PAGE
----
International Biathlon Union

The International Biathlon Union (IBU; German: Internationale Biathlon-Union) is the international governing body of biathlon. Its headquarters were in Salzburg, Austria, until May 2020, when the Federation moved to Anif, in the outskirts of the city.[1]

International Biathlon Union
IBU official logo.png
JurisdictionEmblem-earth.svg International
Founded2 July 1993
HeadquartersAnif b. Salzburg, Austria
PresidentOlle Dahlin
Official website


The International Biathlon Union (IBU) was founded in London on 2 July 1993. This occurred when the National Biathlon Union in London/Heathrow decided to exclude biathlon from the World federation UIPMB (Union de Pentathlon Moderne et Biathlon), which it had been part of since 1953,[2] forcing biathlon to form their own international federation. During the congress the new federation elected their executive committee and the 57 existing members of the UIPMB were automatically transferred to the IBU. However the International Olympic Committee (IOC) did not recognise the IBU as an international Olympic winter sport federation until August 1998. In the same year the Global Association of International Sports Federations (GAISF) declared the IBU as a proper member.

The IBU settled in Salzburg, Austria in June 1999.

A congress is held every two years, and is considered the most important organ of the IBU according to its constitution. The first congress was held in Salzburg in 1994, then in Östersund, Sweden in 1996, Salzburg, Austria in 1998, Calgary, Canada in 2000, Nice, France in 2002, and the 2004 congress was held in Varna, Bulgaria. The first extensive board meeting took place in August 1993 in Darmstadt, Germany.

Since the foundation of the IBU, yearly World Championships for men and women have been held, as well as junior World Championships and youth World Championships (the first being held in 2002). The European Championships have been conducted for both senior and junior athletes since the 1994/95 season.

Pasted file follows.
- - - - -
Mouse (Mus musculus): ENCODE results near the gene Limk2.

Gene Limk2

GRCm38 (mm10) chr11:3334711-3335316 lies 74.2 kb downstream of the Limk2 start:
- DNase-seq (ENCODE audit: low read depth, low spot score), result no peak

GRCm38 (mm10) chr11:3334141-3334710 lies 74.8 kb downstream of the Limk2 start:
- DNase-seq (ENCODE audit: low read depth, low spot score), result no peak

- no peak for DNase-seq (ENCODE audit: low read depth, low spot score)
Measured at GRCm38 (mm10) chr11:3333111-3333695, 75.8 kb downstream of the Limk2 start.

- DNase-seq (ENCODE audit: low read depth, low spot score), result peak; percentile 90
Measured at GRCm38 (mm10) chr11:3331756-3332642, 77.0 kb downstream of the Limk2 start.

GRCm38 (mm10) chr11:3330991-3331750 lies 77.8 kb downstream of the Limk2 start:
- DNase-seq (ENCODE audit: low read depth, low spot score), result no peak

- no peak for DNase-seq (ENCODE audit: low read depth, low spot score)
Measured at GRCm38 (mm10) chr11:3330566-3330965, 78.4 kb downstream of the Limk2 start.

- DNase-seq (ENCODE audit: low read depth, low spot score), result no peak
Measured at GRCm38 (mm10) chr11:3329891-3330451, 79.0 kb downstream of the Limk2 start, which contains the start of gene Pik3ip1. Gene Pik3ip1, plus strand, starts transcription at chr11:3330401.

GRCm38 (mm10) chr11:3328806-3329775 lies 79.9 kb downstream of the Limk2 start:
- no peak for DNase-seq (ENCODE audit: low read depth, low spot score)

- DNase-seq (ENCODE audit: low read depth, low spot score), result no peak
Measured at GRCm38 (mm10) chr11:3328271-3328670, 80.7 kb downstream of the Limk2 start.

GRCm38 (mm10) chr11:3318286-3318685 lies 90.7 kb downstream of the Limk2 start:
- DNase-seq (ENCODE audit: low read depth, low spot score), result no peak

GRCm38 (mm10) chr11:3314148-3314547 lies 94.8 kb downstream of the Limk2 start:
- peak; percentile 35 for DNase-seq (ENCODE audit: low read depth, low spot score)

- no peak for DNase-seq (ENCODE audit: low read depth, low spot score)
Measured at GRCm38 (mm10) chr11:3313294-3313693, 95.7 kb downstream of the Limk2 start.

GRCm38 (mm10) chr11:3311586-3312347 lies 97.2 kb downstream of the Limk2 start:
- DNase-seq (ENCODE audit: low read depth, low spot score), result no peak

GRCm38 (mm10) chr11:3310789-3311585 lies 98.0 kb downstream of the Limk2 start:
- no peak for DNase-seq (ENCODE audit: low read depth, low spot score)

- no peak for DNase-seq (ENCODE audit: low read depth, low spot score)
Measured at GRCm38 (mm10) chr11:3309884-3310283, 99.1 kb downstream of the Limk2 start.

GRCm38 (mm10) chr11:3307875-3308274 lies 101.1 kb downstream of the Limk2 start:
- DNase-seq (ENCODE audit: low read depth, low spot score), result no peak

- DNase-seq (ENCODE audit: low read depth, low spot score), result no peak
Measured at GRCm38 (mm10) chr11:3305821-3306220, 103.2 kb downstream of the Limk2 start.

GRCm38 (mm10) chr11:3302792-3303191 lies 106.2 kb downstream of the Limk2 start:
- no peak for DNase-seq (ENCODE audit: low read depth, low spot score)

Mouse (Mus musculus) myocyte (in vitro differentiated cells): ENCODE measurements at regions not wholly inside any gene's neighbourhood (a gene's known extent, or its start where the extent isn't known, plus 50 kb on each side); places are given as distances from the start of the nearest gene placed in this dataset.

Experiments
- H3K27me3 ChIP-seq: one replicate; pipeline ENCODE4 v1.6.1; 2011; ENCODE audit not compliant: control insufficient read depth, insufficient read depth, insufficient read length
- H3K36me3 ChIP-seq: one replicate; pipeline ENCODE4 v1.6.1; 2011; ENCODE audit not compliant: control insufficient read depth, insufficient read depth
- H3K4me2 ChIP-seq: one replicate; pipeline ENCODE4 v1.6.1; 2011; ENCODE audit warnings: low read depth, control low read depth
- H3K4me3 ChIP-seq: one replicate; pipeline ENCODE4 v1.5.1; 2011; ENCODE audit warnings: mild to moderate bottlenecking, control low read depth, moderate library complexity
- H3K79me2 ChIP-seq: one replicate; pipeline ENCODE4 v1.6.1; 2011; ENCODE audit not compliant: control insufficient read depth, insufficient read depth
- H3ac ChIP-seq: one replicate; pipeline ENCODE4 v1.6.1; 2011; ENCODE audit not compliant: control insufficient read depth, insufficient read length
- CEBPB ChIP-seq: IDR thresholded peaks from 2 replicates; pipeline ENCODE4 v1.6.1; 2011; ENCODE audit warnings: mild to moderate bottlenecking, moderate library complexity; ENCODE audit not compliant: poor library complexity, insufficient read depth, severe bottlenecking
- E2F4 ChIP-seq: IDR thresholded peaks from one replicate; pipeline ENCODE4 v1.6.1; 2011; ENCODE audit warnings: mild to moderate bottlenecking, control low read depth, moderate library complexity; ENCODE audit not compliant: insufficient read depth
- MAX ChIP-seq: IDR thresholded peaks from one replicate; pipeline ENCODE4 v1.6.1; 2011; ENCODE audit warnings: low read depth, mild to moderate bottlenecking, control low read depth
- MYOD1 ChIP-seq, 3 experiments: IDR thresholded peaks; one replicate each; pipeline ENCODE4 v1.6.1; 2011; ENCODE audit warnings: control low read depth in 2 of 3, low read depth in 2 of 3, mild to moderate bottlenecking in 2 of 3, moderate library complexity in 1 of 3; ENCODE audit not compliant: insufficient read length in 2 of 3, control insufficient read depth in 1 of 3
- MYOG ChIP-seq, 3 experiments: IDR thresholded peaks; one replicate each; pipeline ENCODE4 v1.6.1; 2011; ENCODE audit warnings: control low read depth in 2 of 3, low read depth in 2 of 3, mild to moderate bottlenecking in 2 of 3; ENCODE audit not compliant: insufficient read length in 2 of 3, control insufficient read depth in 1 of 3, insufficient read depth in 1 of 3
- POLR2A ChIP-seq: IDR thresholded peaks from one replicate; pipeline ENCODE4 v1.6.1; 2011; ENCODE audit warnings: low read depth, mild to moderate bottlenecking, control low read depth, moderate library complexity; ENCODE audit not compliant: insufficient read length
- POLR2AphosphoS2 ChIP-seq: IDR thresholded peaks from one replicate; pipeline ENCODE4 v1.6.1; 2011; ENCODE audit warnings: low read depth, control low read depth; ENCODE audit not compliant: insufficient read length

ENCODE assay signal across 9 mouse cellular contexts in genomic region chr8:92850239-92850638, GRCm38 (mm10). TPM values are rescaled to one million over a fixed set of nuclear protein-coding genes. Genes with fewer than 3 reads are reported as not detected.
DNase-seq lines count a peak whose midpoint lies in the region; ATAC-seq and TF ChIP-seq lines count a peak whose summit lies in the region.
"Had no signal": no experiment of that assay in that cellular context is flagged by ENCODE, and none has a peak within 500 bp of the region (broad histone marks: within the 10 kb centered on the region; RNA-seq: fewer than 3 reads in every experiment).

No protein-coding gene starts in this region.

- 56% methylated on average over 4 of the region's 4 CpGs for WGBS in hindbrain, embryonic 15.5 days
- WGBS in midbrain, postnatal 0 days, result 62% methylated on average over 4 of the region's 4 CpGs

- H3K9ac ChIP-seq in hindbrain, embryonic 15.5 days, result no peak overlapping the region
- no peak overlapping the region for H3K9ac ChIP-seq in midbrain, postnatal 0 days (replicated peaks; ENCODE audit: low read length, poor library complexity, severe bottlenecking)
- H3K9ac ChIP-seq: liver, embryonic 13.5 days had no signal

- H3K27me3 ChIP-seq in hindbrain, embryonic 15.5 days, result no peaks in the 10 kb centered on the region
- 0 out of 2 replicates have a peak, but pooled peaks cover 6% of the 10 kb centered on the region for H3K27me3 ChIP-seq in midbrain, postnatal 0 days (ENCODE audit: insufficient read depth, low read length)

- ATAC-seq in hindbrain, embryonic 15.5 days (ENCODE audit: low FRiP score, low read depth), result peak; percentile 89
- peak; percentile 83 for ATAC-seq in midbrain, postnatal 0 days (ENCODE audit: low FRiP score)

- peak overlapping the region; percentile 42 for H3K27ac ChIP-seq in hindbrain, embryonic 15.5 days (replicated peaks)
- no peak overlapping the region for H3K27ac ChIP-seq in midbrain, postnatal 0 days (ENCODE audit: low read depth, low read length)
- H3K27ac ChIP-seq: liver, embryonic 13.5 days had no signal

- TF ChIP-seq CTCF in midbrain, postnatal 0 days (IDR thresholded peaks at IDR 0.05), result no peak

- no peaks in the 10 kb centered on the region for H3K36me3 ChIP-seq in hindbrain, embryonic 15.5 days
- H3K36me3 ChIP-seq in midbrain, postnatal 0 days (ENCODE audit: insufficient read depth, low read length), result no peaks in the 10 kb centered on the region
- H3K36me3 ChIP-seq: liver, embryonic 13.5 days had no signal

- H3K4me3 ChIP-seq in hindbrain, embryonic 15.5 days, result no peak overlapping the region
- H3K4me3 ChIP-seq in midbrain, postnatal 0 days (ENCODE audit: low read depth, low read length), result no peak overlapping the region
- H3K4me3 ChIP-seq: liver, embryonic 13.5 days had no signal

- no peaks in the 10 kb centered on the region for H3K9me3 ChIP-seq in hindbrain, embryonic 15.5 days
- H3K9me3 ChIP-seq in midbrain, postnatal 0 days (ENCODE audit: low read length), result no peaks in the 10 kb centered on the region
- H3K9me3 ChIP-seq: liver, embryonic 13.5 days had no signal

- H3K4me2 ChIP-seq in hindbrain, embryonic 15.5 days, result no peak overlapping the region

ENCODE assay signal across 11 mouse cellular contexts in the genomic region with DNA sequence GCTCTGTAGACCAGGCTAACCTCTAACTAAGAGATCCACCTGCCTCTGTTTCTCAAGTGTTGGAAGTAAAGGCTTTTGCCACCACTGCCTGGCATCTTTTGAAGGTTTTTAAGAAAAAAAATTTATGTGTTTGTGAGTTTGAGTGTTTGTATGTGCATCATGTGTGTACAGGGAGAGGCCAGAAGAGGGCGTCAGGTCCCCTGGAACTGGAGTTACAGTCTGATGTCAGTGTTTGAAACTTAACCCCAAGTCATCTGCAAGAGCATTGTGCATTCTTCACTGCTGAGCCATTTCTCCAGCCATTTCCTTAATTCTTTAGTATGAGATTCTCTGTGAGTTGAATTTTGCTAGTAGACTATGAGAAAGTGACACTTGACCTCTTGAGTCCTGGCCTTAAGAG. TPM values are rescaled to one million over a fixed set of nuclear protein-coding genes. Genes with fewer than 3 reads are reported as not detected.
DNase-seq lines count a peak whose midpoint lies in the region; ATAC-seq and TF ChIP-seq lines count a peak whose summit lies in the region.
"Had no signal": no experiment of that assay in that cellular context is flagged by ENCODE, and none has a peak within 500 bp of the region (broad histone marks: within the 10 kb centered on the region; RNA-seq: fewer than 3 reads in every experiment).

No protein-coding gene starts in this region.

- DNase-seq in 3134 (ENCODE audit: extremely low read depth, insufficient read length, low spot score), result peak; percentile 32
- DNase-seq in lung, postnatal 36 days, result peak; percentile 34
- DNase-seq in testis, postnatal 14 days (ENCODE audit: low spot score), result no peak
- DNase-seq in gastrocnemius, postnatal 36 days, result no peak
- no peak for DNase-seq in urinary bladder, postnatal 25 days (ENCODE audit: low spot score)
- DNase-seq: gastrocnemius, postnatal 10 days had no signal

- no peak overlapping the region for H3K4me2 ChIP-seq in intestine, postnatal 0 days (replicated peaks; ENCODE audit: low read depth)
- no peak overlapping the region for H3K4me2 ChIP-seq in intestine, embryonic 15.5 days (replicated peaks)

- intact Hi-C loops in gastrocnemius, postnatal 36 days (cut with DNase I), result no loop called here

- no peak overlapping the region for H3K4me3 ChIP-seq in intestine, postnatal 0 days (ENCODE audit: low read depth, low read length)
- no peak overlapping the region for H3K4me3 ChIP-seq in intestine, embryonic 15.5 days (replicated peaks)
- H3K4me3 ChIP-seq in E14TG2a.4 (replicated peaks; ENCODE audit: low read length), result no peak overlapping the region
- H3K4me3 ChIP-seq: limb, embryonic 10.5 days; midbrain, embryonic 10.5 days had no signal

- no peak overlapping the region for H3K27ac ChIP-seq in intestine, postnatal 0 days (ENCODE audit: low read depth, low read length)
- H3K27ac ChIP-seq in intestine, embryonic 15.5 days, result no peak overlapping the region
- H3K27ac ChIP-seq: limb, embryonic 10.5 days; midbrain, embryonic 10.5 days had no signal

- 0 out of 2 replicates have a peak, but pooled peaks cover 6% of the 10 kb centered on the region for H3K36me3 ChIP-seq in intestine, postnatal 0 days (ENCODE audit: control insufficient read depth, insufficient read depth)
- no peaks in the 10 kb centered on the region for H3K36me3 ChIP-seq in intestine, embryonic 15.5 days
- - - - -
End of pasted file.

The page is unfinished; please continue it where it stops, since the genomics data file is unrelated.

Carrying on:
The first summer biathlon World Championships took place in Hochfilzen, Austria in 1996. During the 1999/2000 season the IBU assumed the management of archery biathlon from FITA, and archery biathlon World Cups and World Championships have been held since 2002.

In the first Winter Olympics in which biathlon was included there were three events and up until the 2006 games, four. From 2006 onward there have been five biathlon events. (Relay, Individual, Mass Start, Sprint and Pursuit), and from 2014, six with the inclusion of the Mixed Relay.


In August 1993, a Secretary-General was appointed, and a secretary for the staff added in 1995. A World Cup coordinator was put in place in the 1997/98 season, in order to keep standards high. This coordinator was promoted to sports director before the start of the 2002/03 season. In April 2001 a communication director position was created to handle the part of communication and media, and for the partner and supplier area. In March 2001 the chairman of the IBU legal committee is responsible for all legal interests, as the legal advisor for the IBU.